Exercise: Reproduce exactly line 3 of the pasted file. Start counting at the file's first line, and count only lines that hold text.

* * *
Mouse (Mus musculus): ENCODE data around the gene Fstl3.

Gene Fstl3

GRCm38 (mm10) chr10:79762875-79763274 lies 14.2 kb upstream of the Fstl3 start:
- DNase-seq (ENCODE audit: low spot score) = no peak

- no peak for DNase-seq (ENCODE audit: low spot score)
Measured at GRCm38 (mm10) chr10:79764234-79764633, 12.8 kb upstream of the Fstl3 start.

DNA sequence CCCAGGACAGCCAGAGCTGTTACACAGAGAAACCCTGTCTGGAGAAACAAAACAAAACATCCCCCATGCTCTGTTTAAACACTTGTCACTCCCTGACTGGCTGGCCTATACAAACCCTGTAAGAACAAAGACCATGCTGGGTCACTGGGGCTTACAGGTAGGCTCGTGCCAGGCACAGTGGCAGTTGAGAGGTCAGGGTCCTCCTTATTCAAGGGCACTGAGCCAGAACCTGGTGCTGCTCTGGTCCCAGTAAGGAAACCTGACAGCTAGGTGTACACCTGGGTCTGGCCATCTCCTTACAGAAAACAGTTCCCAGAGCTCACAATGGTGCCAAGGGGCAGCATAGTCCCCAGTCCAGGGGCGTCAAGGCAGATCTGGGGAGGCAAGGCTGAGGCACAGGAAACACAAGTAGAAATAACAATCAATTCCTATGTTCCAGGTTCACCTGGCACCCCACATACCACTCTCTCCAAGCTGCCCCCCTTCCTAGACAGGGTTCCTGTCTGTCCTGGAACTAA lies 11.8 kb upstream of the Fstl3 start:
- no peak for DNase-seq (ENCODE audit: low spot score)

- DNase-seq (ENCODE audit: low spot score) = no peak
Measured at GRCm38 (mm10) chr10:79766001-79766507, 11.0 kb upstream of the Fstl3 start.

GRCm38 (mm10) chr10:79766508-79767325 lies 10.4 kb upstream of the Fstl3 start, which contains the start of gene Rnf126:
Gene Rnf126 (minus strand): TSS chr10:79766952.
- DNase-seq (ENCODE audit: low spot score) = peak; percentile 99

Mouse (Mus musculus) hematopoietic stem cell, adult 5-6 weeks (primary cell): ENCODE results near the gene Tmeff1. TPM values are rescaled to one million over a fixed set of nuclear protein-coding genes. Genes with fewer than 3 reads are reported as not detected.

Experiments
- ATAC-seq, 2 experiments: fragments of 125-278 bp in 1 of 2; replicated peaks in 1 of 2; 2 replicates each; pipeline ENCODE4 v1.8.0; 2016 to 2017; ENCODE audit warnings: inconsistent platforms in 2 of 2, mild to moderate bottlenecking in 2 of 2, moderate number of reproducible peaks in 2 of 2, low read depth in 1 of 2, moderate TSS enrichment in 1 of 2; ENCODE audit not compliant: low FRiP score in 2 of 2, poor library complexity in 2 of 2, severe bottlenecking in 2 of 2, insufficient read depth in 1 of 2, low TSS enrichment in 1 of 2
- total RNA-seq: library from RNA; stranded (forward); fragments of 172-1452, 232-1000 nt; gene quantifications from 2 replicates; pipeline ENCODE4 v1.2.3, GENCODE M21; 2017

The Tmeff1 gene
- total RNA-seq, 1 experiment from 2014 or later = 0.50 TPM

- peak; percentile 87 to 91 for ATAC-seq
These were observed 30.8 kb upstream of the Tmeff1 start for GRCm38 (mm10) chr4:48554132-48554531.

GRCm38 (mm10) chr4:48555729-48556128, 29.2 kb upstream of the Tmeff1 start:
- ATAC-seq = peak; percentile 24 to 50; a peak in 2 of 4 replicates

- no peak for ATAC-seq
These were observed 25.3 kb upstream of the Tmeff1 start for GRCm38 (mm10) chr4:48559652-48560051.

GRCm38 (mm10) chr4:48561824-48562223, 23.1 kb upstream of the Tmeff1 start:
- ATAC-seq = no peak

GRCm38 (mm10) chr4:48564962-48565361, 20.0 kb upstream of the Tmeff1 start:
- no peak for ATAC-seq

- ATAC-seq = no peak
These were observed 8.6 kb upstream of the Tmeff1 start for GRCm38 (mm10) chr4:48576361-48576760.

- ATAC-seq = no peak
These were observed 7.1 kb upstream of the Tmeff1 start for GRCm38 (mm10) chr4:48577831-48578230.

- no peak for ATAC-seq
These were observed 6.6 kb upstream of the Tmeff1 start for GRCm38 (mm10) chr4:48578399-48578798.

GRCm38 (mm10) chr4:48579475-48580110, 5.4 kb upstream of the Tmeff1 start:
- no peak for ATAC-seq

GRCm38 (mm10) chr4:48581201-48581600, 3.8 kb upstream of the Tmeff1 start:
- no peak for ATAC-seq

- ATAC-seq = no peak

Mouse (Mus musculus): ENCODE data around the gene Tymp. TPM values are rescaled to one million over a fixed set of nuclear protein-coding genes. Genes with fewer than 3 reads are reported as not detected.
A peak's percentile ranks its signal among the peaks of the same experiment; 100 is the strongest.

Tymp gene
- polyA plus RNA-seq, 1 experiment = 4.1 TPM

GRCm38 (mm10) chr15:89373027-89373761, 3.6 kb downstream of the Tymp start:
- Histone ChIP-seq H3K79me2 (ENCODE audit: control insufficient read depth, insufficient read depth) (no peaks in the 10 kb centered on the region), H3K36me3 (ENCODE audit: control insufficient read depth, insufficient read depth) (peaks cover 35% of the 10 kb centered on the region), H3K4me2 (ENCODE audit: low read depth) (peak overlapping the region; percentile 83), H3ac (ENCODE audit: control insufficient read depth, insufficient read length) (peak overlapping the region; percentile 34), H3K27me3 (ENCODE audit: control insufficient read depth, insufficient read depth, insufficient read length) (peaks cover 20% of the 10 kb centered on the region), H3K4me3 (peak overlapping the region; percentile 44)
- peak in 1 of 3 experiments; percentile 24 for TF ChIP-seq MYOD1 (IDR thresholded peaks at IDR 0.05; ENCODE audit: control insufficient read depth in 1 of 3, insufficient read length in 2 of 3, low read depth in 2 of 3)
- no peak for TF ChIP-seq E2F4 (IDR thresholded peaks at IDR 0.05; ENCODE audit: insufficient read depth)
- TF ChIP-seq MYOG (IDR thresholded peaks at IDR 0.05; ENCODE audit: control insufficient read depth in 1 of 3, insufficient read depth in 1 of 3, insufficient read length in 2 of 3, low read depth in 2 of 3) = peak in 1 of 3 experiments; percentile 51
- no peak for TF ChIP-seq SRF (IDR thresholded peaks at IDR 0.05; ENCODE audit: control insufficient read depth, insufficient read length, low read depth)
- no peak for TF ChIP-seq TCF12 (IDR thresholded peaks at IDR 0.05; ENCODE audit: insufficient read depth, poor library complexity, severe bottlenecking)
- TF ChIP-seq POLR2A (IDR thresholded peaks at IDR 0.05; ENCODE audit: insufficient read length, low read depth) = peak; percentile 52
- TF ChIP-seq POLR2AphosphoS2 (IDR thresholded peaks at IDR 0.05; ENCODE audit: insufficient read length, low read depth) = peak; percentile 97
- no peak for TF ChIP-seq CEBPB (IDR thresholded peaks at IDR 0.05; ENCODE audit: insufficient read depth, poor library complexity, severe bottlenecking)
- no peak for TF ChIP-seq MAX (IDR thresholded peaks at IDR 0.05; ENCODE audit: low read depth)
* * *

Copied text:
GRCm38 (mm10) chr10:79762875-79763274 lies 14.2 kb upstream of the Fstl3 start: